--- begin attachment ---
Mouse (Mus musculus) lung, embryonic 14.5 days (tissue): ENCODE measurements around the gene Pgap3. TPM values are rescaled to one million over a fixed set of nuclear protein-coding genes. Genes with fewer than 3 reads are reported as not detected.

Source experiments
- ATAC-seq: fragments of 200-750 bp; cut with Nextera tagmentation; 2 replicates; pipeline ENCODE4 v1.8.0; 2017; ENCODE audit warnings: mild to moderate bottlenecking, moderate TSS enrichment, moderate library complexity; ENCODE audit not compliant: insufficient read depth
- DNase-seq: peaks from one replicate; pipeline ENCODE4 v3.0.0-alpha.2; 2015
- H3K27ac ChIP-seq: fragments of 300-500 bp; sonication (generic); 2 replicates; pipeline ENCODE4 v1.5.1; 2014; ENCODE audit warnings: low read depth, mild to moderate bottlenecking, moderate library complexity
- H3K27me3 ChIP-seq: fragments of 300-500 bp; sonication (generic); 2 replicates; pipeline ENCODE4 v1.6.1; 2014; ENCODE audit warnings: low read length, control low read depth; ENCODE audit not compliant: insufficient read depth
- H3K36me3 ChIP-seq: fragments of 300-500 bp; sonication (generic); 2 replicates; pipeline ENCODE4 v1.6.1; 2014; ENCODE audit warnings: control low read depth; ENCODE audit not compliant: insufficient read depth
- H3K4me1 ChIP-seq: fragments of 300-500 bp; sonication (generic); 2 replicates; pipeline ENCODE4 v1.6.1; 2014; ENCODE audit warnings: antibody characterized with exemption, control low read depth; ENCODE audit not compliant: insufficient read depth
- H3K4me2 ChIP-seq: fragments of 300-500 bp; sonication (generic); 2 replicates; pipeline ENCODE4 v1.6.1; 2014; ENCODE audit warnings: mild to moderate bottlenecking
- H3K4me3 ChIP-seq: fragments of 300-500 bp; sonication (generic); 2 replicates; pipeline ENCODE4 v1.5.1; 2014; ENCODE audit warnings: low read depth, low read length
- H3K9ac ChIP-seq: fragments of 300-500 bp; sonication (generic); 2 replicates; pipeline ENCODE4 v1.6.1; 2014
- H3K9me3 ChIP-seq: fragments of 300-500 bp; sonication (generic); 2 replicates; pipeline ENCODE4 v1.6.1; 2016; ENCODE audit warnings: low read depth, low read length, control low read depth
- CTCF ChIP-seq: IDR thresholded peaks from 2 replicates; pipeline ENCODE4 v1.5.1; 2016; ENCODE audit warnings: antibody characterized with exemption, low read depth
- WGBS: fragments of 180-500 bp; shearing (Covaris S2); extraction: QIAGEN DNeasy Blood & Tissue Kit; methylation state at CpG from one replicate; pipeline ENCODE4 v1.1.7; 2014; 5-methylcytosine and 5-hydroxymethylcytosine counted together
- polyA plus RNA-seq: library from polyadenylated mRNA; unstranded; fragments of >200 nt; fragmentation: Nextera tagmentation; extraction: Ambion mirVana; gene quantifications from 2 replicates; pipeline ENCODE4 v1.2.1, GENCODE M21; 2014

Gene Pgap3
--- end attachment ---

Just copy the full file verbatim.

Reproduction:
Mouse (Mus musculus) lung, embryonic 14.5 days (tissue): ENCODE measurements around the gene Pgap3. TPM values are rescaled to one million over a fixed set of nuclear protein-coding genes. Genes with fewer than 3 reads are reported as not detected.

Source experiments
- ATAC-seq: fragments of 200-750 bp; cut with Nextera tagmentation; 2 replicates; pipeline ENCODE4 v1.8.0; 2017; ENCODE audit warnings: mild to moderate bottlenecking, moderate TSS enrichment, moderate library complexity; ENCODE audit not compliant: insufficient read depth
- DNase-seq: peaks from one replicate; pipeline ENCODE4 v3.0.0-alpha.2; 2015
- H3K27ac ChIP-seq: fragments of 300-500 bp; sonication (generic); 2 replicates; pipeline ENCODE4 v1.5.1; 2014; ENCODE audit warnings: low read depth, mild to moderate bottlenecking, moderate library complexity
- H3K27me3 ChIP-seq: fragments of 300-500 bp; sonication (generic); 2 replicates; pipeline ENCODE4 v1.6.1; 2014; ENCODE audit warnings: low read length, control low read depth; ENCODE audit not compliant: insufficient read depth
- H3K36me3 ChIP-seq: fragments of 300-500 bp; sonication (generic); 2 replicates; pipeline ENCODE4 v1.6.1; 2014; ENCODE audit warnings: control low read depth; ENCODE audit not compliant: insufficient read depth
- H3K4me1 ChIP-seq: fragments of 300-500 bp; sonication (generic); 2 replicates; pipeline ENCODE4 v1.6.1; 2014; ENCODE audit warnings: antibody characterized with exemption, control low read depth; ENCODE audit not compliant: insufficient read depth
- H3K4me2 ChIP-seq: fragments of 300-500 bp; sonication (generic); 2 replicates; pipeline ENCODE4 v1.6.1; 2014; ENCODE audit warnings: mild to moderate bottlenecking
- H3K4me3 ChIP-seq: fragments of 300-500 bp; sonication (generic); 2 replicates; pipeline ENCODE4 v1.5.1; 2014; ENCODE audit warnings: low read depth, low read length
- H3K9ac ChIP-seq: fragments of 300-500 bp; sonication (generic); 2 replicates; pipeline ENCODE4 v1.6.1; 2014
- H3K9me3 ChIP-seq: fragments of 300-500 bp; sonication (generic); 2 replicates; pipeline ENCODE4 v1.6.1; 2016; ENCODE audit warnings: low read depth, low read length, control low read depth
- CTCF ChIP-seq: IDR thresholded peaks from 2 replicates; pipeline ENCODE4 v1.5.1; 2016; ENCODE audit warnings: antibody characterized with exemption, low read depth
- WGBS: fragments of 180-500 bp; shearing (Covaris S2); extraction: QIAGEN DNeasy Blood & Tissue Kit; methylation state at CpG from one replicate; pipeline ENCODE4 v1.1.7; 2014; 5-methylcytosine and 5-hydroxymethylcytosine counted together
- polyA plus RNA-seq: library from polyadenylated mRNA; unstranded; fragments of >200 nt; fragmentation: Nextera tagmentation; extraction: Ambion mirVana; gene quantifications from 2 replicates; pipeline ENCODE4 v1.2.1, GENCODE M21; 2014

Gene Pgap3